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Thread: some or some o


    • Join Date: Aug 2006
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    #21

    Re: some or some of

    You could, in casual fast speech, hear "some a you guys" where 'of' is pronounced as 'a' and it's attached to 'some' -->> suma; the 'a' can be virtually eclipsed so the whole phrase sounds like 'some you guys'.

    Some you guys come over here and hep me. The resta you guys go with Jack.

    Quote Originally Posted by David L. View Post
    No - it's always 'some of you guys'.
    The only time you would not use this, is within my hearing range please!
    I have a revulsion for this Americanism where boys and girls are referred to collectively in this way.
    'guys' is sometimes, not always, a gender neutral term that is used as a substitute for 'everybody/everyone'.

  1. Neillythere's Avatar
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    #22

    Re: some or some o

    Hi Riverkid.

    Excellent comment.

    I hadn't thought of it that way but you're absolutely right. Looks like Canadian English works the same way as British English. I would probably do the same, in spoken English (but not in writing).

    The only tweak I would make, for those whose 1st language isn't English, would be to write the phonetic "suma" as "summa', so as not to rhyme with "sumo", the Japanese wrestlers!

    PS I was talking to an American lady last night, who said she had seen a dictionary that translates American English to British English and vice versa. She wished she had bought it at the time. Do any of you out there know which one she might have seen?

    PPS I'm still looking out for a copy of the Cynic's Dictionary. It has delightful comments, if I remember rightly, such as "Plan: Means of demonstrating that a purely accidental, positive outcome was an integral part of your original strategy". The trouble is, there are some people that might assume it to be a regular dictionary, when they bought it!

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    #23

    Re: some or some o

    Quote Originally Posted by Neillythere View Post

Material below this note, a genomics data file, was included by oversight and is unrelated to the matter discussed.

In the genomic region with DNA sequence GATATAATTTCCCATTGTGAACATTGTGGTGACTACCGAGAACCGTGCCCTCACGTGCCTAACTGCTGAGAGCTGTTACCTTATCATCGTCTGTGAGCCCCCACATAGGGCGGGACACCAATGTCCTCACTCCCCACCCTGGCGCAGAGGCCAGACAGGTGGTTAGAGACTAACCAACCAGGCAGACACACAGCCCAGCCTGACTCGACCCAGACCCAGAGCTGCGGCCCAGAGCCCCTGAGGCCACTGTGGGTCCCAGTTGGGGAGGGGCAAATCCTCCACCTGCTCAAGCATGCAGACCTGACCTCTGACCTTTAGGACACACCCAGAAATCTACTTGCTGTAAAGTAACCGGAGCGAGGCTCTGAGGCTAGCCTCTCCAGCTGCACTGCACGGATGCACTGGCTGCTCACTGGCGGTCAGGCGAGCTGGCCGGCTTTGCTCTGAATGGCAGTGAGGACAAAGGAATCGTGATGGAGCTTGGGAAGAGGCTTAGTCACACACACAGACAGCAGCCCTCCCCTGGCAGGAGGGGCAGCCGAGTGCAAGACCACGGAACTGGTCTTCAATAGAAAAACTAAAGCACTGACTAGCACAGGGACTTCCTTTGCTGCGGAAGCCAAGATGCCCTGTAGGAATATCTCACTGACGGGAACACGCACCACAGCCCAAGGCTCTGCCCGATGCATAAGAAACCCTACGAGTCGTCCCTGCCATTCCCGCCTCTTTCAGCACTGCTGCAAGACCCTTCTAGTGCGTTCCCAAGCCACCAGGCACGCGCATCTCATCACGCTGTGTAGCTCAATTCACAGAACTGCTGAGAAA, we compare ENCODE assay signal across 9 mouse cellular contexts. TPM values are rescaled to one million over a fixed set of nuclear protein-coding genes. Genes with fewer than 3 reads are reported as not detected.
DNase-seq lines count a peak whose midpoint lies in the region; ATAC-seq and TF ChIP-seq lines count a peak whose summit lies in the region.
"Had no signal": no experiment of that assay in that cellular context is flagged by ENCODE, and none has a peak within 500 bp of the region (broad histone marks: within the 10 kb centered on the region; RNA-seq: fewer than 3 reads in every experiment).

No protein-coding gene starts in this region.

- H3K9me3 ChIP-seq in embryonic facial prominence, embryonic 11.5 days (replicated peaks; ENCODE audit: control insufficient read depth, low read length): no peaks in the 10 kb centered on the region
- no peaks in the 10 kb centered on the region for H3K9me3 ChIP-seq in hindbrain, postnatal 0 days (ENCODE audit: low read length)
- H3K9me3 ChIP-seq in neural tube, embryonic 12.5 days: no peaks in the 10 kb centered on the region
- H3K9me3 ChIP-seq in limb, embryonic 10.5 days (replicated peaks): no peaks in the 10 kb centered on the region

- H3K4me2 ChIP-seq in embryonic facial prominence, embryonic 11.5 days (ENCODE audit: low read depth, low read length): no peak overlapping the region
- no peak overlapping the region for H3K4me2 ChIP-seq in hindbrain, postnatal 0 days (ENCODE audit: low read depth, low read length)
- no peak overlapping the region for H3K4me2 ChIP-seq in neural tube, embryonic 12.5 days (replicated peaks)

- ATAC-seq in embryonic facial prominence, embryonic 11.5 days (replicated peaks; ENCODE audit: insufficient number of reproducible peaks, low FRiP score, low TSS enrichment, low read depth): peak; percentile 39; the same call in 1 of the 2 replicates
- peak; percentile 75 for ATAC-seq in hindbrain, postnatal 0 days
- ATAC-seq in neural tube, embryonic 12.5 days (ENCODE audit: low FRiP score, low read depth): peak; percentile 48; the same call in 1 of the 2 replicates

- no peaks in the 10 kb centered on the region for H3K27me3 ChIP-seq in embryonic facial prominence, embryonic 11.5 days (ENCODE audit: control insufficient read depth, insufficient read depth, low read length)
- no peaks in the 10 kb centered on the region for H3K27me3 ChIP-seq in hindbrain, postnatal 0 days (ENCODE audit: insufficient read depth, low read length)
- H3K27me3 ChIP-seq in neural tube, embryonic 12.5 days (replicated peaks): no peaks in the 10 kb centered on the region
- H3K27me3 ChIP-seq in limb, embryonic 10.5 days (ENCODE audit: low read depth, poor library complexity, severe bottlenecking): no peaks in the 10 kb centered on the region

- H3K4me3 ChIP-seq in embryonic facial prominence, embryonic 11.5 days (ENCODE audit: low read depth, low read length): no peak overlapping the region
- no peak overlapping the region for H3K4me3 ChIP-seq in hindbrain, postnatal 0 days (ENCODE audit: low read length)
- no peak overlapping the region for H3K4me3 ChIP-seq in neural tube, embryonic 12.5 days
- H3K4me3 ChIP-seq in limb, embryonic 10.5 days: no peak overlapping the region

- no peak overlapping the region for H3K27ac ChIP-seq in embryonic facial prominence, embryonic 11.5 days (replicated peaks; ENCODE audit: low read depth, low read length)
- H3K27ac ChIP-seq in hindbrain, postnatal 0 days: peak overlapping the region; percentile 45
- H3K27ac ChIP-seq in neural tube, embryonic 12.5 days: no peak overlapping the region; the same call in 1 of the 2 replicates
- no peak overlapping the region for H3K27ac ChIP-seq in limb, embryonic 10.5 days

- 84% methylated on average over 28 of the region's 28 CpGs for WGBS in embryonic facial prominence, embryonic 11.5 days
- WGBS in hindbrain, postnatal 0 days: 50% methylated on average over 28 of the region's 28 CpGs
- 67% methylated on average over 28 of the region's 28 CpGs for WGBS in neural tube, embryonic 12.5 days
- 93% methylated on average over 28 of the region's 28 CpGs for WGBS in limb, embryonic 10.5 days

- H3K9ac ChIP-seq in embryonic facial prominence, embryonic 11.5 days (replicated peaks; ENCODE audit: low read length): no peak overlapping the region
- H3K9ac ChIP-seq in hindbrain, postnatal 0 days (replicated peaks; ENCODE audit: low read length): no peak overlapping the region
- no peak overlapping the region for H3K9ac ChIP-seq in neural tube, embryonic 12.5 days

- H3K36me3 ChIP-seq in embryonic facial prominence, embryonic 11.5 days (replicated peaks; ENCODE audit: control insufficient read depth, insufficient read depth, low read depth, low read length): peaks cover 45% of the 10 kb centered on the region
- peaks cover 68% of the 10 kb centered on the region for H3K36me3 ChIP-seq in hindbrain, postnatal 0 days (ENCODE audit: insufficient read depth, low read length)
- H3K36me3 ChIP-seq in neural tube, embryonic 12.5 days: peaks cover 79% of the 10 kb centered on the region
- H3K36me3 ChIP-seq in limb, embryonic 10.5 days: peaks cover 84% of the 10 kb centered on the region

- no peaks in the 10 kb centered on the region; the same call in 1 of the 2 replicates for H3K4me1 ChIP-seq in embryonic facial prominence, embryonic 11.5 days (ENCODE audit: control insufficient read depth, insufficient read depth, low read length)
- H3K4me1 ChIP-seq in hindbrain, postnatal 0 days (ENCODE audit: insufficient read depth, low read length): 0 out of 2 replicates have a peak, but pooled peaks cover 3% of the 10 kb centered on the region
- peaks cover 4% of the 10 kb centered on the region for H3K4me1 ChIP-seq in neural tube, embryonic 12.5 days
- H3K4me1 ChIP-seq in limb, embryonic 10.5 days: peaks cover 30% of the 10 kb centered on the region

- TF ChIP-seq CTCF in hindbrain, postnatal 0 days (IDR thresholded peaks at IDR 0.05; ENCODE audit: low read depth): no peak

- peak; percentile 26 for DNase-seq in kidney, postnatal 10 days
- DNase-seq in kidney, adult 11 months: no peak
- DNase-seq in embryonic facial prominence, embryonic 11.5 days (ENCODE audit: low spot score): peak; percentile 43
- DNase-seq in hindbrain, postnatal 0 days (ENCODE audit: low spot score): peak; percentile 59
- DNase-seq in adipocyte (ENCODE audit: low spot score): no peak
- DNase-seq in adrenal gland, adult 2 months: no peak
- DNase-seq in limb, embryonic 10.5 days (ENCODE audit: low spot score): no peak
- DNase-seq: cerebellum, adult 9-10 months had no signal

PPS I'm still looking out for a copy of the Cynic's Dictionary.
    While your hunt goes on, my list of links includes a link to the original - Ambrose Bierce's 'Devil's Dictionary'.

  3. Neillythere's Avatar
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    #24

    Re: some or some o

    Hi Stuartnz.

    Many thanks for your reference.

    I checked out the verb "plan" in the online "Devil's Dictionary" [ The Devil's Dictionary Dot Com ]
    and it gives:

    PLAN, v.t. To bother about the best method of accomplishing an accidental result.

    Just what I was looking for!

    Regards


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    #25

    Re: some or some o

    Quote Originally Posted by Neillythere View Post

    The only tweak I would make, for those whose 1st language isn't English, would be to write the phonetic "suma" as "summa', so as not to rhyme with "sumo", the Japanese wrestlers!

    PS I was talking to an American lady last night, who said she had seen a dictionary that translates American English to British English and vice versa. She wished she had bought it at the time. Do any of you out there know which one she might have seen?

    PPS I'm still looking out for a copy of the Cynic's Dictionary. It has delightful comments, if I remember rightly, such as "Plan: Means of demonstrating that a purely accidental, positive outcome was an integral part of your original strategy". The trouble is, there are some people that might assume it to be a regular dictionary, when they bought it!
    Howdy, NT. I agree with you on the summa. I'm afraid I can't help you on either type of dictionary though from the two examples here, yours and Stuart's, I think they might be more accurate than real dictionaries.

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